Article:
I figured it was my anniversary and I still deserved steak.  So I took Kimmy Gibbler out for lunch.

Crab and Lobster Fondue
7 oz filet mignon. Side of Red Bliss Mashed Potatoes. Not pictured: Orzo Mac and Cheese and Haricot Verts
Molten Chocolate Lava Cake with Vanilla Bean ice cream

The meal still looked pretty good in leftover toddler dinner form.

Now I want to spend the rest of year two focusing on myself and healing.  Not just healing from Bryon’s death but healing all of me. I have always suffered from low self esteem and have always hated myself. Bryon used to tell me that it hurt him to listen to me talk about myself the way I did.  But it was more important for me to keep hating myself than it was to stop talking about how much I hate myself in front of Bryon.

So it is going to stop.  I need to do this for me. For Bryon’s memory. For my daughter. I am her primary influence and I don’t want her to pick this up.

I do think I am off to a good start.   I have been surrounding myself with positive people who make me (and each other) feel good.  There is no law stating that if you have a negative person in your life that you need to keep those people in your life. If someone tears you apart- set them lose.  If you spend more time fuming about something a friend did than having positive experiences, then they may not be a friend after all.  Focus on your real friends. There is no room for toxicity in your life.

I am spending the rest of year two focusing on healing, gratitude and positivity.

I am also embarking on some physical goals.  I recently joined an amazing new gym.  Running was stressing me out so I am on sabbatical but will restart after I lose some weight and become stronger.  I also signed up for Macro (macronutrient) coaching.  I decided that in order to love myself, I need to take care of myself.  

So if you see annoying fitness posts here and on my Instagram and Facebook, I am sorry.  Actually I am not sorry. I need to be holding myself accountable.
I also need to do the things that I need to do to be happy. I need to learn new things, try new recipes, be creative, spend time with my friends and family and travel to at least one new place a year.

I need to do this.

Five years

5 years ago I woke up from a sleepless night.  I think I slept from 4:00 until 5:30.  I was too excited to sleep.  This day was going to be the first day of our happily ever after.

This was one of the happiest days of my life.  The other being when our daughter was born.  However, I think it is worth noting that I looked a lot better and felt a lot better on the day we got married as opposed to the day we became parents.

The weather was cool and a little dreary.  Father Mullen, the priest who had married us, had referred to it as a “soft Irish morning.”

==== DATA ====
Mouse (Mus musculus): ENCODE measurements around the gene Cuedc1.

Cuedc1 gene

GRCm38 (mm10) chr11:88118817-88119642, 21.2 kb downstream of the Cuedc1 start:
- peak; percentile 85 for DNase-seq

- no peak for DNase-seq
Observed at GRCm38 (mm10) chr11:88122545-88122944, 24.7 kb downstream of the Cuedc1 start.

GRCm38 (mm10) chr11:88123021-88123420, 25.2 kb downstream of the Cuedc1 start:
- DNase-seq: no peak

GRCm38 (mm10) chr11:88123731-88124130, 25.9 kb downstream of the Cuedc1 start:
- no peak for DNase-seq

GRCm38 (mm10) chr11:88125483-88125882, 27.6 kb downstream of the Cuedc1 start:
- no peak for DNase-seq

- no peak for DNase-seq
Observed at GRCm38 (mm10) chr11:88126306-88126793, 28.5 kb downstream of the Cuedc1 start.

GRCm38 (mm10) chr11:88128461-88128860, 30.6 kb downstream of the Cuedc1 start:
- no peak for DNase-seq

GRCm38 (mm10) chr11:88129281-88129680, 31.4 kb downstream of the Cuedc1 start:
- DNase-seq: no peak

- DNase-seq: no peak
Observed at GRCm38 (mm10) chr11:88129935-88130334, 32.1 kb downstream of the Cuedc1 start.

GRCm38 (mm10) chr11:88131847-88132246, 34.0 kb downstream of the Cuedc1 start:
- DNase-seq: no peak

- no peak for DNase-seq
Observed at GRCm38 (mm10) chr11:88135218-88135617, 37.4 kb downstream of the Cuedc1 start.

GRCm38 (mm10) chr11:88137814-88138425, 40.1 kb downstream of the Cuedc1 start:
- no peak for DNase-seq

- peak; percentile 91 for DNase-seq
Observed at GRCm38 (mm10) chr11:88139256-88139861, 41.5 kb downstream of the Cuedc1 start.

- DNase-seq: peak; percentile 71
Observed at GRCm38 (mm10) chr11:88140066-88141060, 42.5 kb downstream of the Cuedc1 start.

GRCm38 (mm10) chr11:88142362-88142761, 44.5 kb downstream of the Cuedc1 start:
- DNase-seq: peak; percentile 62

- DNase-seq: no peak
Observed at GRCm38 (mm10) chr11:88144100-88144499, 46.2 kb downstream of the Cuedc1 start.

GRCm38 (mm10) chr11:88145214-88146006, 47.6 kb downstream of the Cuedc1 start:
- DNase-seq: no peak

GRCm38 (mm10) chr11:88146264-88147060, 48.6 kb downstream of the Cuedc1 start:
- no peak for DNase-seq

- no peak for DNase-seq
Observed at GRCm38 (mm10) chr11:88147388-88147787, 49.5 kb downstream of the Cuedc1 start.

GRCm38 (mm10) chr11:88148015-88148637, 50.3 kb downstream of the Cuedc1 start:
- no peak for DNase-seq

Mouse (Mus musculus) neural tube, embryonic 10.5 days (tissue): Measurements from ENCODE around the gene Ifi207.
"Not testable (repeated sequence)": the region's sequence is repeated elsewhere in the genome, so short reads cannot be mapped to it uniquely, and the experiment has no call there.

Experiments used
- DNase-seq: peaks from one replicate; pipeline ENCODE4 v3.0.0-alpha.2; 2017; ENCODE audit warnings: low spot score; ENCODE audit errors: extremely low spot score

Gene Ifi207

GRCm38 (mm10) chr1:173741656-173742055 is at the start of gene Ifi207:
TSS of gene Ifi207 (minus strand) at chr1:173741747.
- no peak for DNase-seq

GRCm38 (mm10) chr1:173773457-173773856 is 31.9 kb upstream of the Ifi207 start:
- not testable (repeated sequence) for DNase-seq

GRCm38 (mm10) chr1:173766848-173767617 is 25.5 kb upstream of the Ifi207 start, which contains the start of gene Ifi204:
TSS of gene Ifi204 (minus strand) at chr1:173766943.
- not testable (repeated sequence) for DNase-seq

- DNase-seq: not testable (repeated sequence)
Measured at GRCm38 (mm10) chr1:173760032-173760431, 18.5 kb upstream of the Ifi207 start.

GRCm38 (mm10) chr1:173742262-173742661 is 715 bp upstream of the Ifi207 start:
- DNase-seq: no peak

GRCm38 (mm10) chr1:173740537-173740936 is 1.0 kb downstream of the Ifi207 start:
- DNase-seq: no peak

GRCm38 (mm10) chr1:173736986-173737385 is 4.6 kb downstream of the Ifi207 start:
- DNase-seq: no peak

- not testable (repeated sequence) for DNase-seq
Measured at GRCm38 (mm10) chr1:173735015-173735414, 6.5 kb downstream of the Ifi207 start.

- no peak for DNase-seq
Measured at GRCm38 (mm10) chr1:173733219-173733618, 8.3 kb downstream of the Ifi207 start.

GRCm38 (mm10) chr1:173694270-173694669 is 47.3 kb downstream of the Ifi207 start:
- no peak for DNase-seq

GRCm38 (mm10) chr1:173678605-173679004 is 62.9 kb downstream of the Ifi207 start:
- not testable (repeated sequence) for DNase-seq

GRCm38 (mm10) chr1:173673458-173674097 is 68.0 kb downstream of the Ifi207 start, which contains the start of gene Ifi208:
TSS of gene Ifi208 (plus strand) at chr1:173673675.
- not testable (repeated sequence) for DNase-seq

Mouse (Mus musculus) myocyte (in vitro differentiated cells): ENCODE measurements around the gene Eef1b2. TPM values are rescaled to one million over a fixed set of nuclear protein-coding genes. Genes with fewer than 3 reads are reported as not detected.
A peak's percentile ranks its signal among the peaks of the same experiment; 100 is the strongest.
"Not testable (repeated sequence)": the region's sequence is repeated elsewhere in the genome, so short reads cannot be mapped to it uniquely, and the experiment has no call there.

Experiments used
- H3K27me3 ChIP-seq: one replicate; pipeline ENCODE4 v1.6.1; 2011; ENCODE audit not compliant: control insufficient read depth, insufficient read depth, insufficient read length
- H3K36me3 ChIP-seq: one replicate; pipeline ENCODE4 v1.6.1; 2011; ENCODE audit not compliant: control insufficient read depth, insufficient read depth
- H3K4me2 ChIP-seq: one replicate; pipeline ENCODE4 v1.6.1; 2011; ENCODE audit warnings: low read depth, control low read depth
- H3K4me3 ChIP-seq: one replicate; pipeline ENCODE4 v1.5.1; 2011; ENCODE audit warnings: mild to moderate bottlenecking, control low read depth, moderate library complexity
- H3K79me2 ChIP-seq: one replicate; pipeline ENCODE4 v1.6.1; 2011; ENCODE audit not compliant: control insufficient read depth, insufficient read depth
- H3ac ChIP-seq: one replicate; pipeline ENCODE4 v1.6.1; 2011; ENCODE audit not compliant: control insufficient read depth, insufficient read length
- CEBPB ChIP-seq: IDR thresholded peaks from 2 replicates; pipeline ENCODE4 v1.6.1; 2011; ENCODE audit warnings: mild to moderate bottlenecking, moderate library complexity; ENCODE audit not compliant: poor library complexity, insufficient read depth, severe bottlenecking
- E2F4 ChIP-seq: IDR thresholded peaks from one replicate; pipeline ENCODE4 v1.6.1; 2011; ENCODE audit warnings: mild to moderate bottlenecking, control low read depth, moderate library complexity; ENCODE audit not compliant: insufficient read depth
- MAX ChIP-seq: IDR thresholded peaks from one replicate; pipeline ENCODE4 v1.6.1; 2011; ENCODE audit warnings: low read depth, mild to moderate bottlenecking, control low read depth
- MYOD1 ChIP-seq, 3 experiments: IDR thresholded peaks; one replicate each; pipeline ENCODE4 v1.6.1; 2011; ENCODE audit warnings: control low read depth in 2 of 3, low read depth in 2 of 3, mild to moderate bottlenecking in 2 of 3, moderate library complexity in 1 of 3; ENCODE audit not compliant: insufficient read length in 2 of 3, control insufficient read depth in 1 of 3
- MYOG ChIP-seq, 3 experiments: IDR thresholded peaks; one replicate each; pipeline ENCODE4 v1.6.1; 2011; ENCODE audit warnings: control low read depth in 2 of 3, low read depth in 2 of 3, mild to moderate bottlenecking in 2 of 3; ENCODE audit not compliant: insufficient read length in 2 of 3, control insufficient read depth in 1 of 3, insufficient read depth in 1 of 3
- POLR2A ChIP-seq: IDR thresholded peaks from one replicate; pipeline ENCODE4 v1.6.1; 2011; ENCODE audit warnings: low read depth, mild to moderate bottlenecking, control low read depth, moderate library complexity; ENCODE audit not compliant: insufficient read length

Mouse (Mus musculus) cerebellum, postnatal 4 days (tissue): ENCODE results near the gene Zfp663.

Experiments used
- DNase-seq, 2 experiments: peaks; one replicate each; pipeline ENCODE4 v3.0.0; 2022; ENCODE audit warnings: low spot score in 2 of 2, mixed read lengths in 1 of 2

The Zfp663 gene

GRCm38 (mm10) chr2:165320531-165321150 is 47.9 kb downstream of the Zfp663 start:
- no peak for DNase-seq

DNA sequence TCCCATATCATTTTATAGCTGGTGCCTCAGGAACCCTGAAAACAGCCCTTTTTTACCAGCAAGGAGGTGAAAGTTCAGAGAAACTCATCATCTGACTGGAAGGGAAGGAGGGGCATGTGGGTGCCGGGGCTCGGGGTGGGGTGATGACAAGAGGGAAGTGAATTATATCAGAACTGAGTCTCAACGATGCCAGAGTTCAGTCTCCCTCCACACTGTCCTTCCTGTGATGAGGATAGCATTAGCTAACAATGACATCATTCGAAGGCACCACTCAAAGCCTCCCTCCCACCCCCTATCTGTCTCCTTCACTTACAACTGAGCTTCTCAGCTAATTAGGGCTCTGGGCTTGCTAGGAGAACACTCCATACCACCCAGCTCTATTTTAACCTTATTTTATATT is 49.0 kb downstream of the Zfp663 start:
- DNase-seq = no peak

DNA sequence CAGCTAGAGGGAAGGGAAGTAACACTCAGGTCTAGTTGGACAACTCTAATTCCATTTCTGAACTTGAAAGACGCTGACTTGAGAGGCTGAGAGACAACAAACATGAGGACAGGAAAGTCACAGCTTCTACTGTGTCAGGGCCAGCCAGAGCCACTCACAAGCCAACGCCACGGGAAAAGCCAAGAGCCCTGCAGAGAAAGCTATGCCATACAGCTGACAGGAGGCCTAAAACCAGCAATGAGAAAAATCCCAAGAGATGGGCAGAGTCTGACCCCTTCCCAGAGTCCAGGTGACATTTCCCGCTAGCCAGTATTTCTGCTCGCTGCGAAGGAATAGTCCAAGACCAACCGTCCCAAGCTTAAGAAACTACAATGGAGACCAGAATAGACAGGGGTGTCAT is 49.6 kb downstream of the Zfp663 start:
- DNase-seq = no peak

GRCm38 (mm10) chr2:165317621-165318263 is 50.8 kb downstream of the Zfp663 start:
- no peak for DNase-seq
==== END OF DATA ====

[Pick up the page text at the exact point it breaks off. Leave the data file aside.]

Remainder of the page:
I spent the morning in our bridal suite getting ready with my bridesmaids. My hairstylist said I was the calmest bride that she ever had.  The nerves didn’t hit me until it was time to board the trolley to the church.  It wasn’t nerves about getting married, just nerves that everything was going to go perfectly.

You spent the morning watching soccer at the Biergarten with some of the groomsman. You drank “das boot” even though I told you not to.

You always did what you wanted to do.

We had our whole lives together.

We bought our starter house.  Our daughter was born.  We bought a family car.  We made progress in our careers (you more than me).  We went on 5 cruises.

But our happily ever after only lasted 1422 days.  

151 of those days I was upholding my vow “to be true to you in sickness and in health.”

And now it is our fifth wedding anniversary and you are dead.

This wasn’t how it was supposed to happen.  We were supposed to grow old together.  We were supposed to have at least two kids.  We were going to buy a bigger house and take many more cruises. We were supposed to go to San Diego.  And Scotland.  And London.   And Branson, Missouri.  (I still don’t understand that one.  But I will make it there someday).

You were supposed to walk our daughter down the aisle.  You were supposed to hold your grandchildren.

You wanted to be an adjunct college professor and write a book on election law.

You weren’t ready to die.  You were taken too soon.

And I am here, still reeling from everything that happened.  The other morning, I drove to the cemetery and I wept.  My whole body was shaking and I was gasping for air.  I have never cried so hard where it affected me physically.  I just kept saying “Why?  Why?  Why?”   

404 days later and I am still asking why you have to die?

Maybe I will never know.

For the past 404 days I have thought about the 151 days you spent in the hospital, 149 of them in the ICU.